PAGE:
- 1.5 level tsp salt
- 1 tsp red chilli powder
- 2 tsp finely grated or minced ginger
- 2 tsp finely chopped green chillies
- 3 tbsp tamarind pulp
- 2 tbsp grated jaggery
- 2 tbsp vegetable oil for frying
- 4-5 curry leaves
- 1 tsp small black mustard seeds
- 2 tsp sesame seeds
- 1 heaped tbsp freshly grated coconut
- fresh coriander to garnish (optional)
To make them
- Clean both sides of the colocasia leaf using a wet cloth. Just wipe carefully down all the spines to remove any traces of dust or dirt.
- Carefully thin any thick spines being careful not to rip the leaves then set aside to dry.
- Mix the chickpea flour, salt, red chilli powder, ginger, green chillies, tamarind pulp and jaggery together with a little water to give you a smooth paste which is the consistency of peanut butter. Beat to ensure all the lumps of flour have been removed.
- Taste and adjust the seasoning to suit your palette. If it is too sour, add a little more jaggery, if too sweet add more tamarind.
- Lay both leaves out on a flat work surface and divide the paste between the two.
- Evenly coat each leaf with the paste and then roll the leaf up so you have a long cigar shape.
- Place each cigar into a steamer and steam for 10 minutes. It’s fine to cut the cigar in two if your steamer isn’t wide enough.
- Leave the cigars to cool completely otherwise you will not be able to cut them cleanly as the paste will be too moist.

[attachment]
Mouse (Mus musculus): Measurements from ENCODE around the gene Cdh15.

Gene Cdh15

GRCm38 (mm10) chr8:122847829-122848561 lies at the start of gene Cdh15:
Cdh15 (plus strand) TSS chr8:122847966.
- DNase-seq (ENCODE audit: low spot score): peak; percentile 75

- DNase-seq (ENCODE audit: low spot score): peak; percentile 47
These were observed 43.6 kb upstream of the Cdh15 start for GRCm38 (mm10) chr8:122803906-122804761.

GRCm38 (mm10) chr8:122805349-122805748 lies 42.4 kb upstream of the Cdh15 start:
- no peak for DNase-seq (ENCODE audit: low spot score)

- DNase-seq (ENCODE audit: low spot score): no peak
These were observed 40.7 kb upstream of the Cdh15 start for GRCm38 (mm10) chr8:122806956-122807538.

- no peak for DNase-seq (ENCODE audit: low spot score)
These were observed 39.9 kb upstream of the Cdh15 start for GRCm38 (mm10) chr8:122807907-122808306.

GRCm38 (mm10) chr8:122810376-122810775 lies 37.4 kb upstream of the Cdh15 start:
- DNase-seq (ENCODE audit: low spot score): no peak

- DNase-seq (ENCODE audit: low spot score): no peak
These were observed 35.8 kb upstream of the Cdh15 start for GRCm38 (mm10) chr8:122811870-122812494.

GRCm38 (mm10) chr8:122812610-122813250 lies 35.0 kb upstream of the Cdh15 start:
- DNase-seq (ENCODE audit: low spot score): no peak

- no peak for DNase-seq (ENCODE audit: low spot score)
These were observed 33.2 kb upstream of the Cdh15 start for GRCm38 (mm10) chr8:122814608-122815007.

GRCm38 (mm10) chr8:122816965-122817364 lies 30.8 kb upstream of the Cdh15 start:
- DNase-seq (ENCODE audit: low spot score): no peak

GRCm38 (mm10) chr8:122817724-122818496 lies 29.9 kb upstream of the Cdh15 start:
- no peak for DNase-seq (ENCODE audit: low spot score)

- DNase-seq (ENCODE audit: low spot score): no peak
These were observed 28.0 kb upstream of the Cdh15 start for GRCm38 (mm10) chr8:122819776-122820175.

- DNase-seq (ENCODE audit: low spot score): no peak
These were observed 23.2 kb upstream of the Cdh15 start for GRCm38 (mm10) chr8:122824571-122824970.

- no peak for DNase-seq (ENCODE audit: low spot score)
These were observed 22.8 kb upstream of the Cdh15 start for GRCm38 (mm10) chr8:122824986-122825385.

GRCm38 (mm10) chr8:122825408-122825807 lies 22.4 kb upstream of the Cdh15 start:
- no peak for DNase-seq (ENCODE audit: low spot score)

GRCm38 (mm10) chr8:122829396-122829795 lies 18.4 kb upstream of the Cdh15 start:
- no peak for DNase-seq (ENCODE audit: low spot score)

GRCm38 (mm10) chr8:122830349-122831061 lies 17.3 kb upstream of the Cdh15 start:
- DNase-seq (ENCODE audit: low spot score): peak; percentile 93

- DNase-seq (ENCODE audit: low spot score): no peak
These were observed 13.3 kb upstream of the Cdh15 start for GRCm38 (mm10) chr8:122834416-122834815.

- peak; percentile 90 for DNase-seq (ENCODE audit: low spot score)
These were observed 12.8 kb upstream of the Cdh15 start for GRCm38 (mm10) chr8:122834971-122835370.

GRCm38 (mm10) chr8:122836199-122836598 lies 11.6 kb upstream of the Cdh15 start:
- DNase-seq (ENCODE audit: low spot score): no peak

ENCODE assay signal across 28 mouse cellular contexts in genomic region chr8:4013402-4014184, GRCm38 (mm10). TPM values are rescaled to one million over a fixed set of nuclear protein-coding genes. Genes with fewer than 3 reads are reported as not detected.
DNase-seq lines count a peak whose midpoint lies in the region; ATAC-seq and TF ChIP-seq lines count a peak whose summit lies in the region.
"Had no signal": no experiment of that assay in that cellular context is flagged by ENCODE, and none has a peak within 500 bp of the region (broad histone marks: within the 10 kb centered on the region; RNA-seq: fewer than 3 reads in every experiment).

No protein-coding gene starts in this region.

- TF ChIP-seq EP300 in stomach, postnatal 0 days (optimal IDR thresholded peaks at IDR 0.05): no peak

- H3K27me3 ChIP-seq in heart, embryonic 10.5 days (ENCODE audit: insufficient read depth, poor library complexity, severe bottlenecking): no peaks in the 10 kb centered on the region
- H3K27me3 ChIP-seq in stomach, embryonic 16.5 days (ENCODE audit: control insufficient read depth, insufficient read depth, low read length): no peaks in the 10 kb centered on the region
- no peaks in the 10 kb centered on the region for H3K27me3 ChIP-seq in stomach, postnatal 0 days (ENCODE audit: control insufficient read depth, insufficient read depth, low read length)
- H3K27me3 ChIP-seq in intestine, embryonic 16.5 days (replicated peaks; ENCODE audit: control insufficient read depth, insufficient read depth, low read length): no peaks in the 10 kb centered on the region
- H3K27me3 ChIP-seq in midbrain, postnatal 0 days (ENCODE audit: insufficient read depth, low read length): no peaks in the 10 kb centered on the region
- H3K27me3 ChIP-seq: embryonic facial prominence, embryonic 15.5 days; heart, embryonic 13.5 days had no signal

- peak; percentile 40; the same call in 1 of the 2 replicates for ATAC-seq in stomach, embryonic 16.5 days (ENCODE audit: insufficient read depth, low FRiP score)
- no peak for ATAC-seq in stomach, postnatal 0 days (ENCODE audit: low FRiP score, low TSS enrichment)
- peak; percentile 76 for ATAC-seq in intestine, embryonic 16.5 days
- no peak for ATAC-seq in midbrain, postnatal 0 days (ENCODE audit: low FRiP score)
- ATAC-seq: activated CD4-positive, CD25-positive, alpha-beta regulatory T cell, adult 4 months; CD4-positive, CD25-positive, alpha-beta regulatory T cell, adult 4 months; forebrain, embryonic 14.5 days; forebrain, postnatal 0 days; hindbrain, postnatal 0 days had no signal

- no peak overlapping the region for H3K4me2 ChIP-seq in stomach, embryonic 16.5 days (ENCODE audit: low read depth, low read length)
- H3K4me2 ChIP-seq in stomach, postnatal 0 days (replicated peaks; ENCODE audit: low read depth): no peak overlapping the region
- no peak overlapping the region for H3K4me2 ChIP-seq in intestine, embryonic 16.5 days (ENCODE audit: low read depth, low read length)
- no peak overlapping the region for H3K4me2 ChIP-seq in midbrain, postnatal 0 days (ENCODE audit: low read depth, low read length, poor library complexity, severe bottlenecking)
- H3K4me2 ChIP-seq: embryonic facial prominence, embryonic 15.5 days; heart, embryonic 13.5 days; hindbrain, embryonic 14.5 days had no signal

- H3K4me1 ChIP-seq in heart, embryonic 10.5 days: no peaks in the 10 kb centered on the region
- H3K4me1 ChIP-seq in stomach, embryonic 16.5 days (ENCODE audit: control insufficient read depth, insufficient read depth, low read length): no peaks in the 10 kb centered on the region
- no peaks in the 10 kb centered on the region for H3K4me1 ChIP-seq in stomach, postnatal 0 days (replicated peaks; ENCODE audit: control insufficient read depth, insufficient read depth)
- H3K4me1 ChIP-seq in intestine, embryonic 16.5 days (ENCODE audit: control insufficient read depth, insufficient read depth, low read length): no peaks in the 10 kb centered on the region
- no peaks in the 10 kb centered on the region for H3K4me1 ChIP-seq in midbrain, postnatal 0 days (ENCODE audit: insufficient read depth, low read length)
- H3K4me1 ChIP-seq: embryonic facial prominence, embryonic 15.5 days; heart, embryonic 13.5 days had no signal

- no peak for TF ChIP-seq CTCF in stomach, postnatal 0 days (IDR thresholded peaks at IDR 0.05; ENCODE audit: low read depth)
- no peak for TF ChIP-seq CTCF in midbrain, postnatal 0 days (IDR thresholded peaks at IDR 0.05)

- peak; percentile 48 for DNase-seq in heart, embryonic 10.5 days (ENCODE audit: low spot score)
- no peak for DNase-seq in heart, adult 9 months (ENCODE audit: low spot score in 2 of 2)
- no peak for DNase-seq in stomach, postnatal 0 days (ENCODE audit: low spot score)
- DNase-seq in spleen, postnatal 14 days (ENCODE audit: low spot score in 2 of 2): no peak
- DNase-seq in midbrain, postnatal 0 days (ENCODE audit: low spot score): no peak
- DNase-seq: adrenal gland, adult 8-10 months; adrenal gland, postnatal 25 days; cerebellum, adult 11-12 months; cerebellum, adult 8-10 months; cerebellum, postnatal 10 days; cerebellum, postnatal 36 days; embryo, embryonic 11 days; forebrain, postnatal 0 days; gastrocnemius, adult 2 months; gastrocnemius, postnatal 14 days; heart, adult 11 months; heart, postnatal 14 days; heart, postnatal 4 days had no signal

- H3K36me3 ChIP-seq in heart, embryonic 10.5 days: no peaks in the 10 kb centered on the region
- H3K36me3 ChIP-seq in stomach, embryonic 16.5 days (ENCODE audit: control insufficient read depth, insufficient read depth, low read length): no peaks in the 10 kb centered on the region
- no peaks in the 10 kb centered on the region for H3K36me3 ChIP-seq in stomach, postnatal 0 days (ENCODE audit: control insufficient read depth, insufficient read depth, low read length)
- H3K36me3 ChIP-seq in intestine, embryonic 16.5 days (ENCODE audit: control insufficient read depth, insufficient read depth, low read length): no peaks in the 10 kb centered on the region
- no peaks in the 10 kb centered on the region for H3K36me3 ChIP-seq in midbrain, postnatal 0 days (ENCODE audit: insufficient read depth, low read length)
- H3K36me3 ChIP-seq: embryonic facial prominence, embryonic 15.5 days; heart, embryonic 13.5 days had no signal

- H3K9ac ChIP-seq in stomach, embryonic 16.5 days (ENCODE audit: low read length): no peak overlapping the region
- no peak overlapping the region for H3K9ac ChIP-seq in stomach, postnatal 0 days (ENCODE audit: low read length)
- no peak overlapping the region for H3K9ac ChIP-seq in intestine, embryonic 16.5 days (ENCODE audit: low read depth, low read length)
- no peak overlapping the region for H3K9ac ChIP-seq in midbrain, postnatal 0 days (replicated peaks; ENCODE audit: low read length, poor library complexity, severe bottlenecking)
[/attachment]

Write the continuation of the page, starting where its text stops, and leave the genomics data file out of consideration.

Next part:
- When cooled, slice them into rounds approx 1cm thick.
- Heat the oil in a wok on a medium flame. You can test if the oil is ready by adding a few mustard seeds. If they fizzle and pop then it’s ready.
- Add the curry leaves, mustard seeds and sesame seeds in quick succession. Be careful as they may spit at you.
- Carefully add the sliced steamed patra and stir fry gently until some of them start to brown and crisp on the edges. About 5 minutes.
- Stir through the coconut and if your are using it, add some freshly chopped coriander and mix well.
Serve hot with a side of plain yoghurt.
You can also buy tins of ready prepared patra in Asian grocers. If you prefer starting with those, here’s an easy recipe to prepare them.
Have you ever tried cooking with colocasia leaves? What do you use them for?